Am I keeping busy to avoid my feelings?
Updated: Sep 3, 2020
Life in this modern world is busy and full on. I rarely meet anyone who doesn't have a mountain of things to do on their to do list and often I speak to people that are feeling very overwhelmed with everything they are trying to keep on top of day to day. In addition to our own to-do lists there is the whole internet full of digital media to stay up to date with, from watching the latest tv series that everybody is going mad for, reading blog posts (like this one, haha!), listening to podcasts, staying active on social media... etc etc. All of this together can add up to a lot of suffocating pressure and the overwhelming feelings of "I'm too busy!". I certainly know it's something I can slip into.
But how much of the stuff we fill our time with is truly necessary? Certainly not all of it. I think often we are not consciously choosing how we spend our time, and we aren't always spending the time wisely or most productively. People often say they have no time to fit in a healthy habit like exercise or meditation but then get sucked in to spending hours unconsciously scrolling on Instagram, comparing themselves to others and feeling worse & worse about their own lives.
Most of us recognise & acknowledge that we don't like feeling so busy all the time, so why do we do this?
Part of it is the pressure from social media, seeing everybody else's accomplishments and achievements and how they present their every day can make us feel that we need to be hustling hard to be worthy. The truth is sitting and doing nothing, although vital for our wellbeing, isn't very instagramable. Also being connected by text, direct message and email 24/7 has made us feel as though we should always be responding immediately and intensifies the sense that there is ALWAYS more we should be doing. Therefore we are always adding to our already very long to-do list!
But.... although all this is part of the picture, one thing I notice in my work as therapist and that is rarely talked about, is that being busy all of the time leaves no room or time for you to actually feel your emotions. Keeping busy can be a coping skill (a way of managing and coping with painful emotions) and can work effectively in the short term but if you never give yourself a break from the busyness it can easily turn into avoidance.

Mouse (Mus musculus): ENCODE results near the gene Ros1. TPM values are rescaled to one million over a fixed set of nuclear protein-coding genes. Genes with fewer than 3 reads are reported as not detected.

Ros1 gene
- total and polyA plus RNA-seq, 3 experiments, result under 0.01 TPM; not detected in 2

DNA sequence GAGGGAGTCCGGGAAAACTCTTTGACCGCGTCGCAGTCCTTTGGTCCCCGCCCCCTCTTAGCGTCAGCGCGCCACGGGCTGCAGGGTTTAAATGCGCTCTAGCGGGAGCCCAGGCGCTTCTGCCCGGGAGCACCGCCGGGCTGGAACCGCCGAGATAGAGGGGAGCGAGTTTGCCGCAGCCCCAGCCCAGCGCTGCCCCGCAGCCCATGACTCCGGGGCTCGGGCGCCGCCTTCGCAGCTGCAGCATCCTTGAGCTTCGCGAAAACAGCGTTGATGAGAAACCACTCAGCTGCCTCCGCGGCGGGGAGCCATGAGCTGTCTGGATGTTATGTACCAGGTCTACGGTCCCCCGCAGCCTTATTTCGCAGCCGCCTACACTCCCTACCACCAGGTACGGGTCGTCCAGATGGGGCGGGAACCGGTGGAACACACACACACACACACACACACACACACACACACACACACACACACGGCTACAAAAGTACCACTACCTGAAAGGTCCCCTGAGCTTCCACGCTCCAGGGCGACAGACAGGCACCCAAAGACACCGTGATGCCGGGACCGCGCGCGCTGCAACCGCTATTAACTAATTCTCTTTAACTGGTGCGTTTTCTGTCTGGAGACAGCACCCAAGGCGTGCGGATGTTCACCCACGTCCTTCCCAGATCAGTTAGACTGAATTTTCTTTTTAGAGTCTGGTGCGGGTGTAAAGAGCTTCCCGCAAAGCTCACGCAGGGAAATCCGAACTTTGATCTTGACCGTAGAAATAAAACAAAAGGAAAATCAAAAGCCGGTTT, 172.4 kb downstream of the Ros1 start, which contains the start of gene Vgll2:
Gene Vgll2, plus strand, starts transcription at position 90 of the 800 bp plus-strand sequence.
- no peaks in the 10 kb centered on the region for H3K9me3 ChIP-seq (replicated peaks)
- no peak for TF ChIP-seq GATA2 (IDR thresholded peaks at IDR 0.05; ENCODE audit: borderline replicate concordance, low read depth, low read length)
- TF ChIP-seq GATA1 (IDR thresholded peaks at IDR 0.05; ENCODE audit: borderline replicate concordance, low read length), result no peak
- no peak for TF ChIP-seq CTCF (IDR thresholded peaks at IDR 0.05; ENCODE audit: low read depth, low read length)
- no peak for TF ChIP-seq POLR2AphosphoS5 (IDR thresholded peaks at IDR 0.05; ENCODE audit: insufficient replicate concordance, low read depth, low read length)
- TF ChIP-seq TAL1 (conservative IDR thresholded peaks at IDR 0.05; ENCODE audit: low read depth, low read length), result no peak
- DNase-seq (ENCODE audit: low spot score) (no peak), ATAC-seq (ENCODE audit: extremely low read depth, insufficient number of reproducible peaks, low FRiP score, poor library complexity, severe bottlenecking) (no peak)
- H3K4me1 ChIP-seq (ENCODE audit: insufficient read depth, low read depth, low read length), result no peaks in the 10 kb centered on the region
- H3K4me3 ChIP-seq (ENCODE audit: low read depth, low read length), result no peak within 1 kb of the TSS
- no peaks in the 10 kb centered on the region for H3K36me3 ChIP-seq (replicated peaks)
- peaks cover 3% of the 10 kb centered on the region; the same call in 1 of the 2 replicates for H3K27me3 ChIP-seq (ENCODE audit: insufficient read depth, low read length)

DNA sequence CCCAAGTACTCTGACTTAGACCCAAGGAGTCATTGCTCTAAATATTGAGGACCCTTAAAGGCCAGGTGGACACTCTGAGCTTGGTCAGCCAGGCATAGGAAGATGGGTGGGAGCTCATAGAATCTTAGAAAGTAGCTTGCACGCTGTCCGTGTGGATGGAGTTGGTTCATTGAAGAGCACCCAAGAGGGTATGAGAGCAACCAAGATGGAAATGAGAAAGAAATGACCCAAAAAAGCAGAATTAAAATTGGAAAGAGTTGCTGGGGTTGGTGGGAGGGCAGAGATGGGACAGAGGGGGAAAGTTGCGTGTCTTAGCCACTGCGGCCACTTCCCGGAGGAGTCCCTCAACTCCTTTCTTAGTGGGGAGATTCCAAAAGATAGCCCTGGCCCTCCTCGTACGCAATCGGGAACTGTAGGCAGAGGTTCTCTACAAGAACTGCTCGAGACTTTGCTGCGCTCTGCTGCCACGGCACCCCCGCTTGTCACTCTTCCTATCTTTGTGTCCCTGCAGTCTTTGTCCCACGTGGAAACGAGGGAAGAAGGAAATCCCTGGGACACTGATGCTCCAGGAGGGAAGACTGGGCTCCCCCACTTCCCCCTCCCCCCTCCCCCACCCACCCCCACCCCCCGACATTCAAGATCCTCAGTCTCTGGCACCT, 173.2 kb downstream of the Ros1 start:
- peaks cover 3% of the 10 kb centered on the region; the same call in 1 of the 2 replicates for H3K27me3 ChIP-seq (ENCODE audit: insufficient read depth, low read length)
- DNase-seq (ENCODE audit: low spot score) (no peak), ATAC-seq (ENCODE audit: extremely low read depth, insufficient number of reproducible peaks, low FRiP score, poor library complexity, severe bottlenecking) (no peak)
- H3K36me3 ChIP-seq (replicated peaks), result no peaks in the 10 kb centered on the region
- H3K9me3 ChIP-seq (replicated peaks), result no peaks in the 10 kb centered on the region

And the trouble with avoiding emotions is that they don't go away or disappear. That's right, unfortunately we can avoid emotions and push them down, but they are very much still there, still being carried around with us, and they will surface when we pause & take a break. Therefore when we do take a moment to rest these emotions surge back through us and we are completely overwhelmed by them... especially if it's been a long time since we last took a break. The longer we go around avoiding the emotions the more gets stored up, the bigger the wave is going to be... and therefore the more we avoid taking a break and the more we cram into our schedules. It's an endless and difficult cycle.
Staying busy to avoid difficult feelings is often a coping strategy built over many years and it has often worked well, up to a point. But everyone has a capacity of how much emotion they can suppress before it starts seeping into their day to day, even when super busy. You might start feeling of anxious, depressed & fatigued and you may notice your way of coping with this is to try and distract yourself from those difficult feelings with things on your to-do list. Sometimes it can feel as though if you begin to feel the difficult emotion then it will totally consume you and wipe you out... there is a fear of not being able to handle the feelings which makes it seem impossible to pause and reflect. But the truth is emotions can be very strong and very intense but they do pass, and you will come out the other side... we can only move forwards with our lives by feeling our emotions and allowing them to pass through us. Avoiding or distracting ourselves from our feelings keeps us stuck where we are, plagued every day with feelings of anxiety, confusion & fatigue.
Allowing yourself to feel your emotions can be extremely daunting but it doesn't have to be complicated. A daily check in to notice how you feel at that moment, noticing the sensations in your body and any persistent thoughts can help wonders, and then you can get on with life not having to think about these emotions the rest of the time. You could take 5 or 10 minutes every day to write down what you are feeling, or you can begin by talking to a friend, loved one or therapist and see if this helps.
If you are not used to speaking about your emotions it can be confusing & stressful. People often tell me "I don't know what I feel" .. don't worry if this is you... noticing, naming & understanding our emotions is something that you learn and it takes practice for it to become a habit. If you are confused by what you are feeling begin by thinking about how it feels in your body, try and describe the emotions and the sensations, or even try drawing, scribbling, or painting the emotion. There's no right way to process or express your emotions, they are yours and there is nobody quite like you.
I am an Integrative Therapist who works remotely online with millennials who are anxious, lost, stressed or depressed. I work collaboratively with people to support them in their emotional wellbeing, to develop skills in self-care and to foster a deeper understanding of themselves. If you would like to find out how I can help you to understand your emotions better, please book a free 30 minute consultation to see if we are well suited to work together.
Alternatively, please come connect with me over on Instagram - I would love to get to know you further.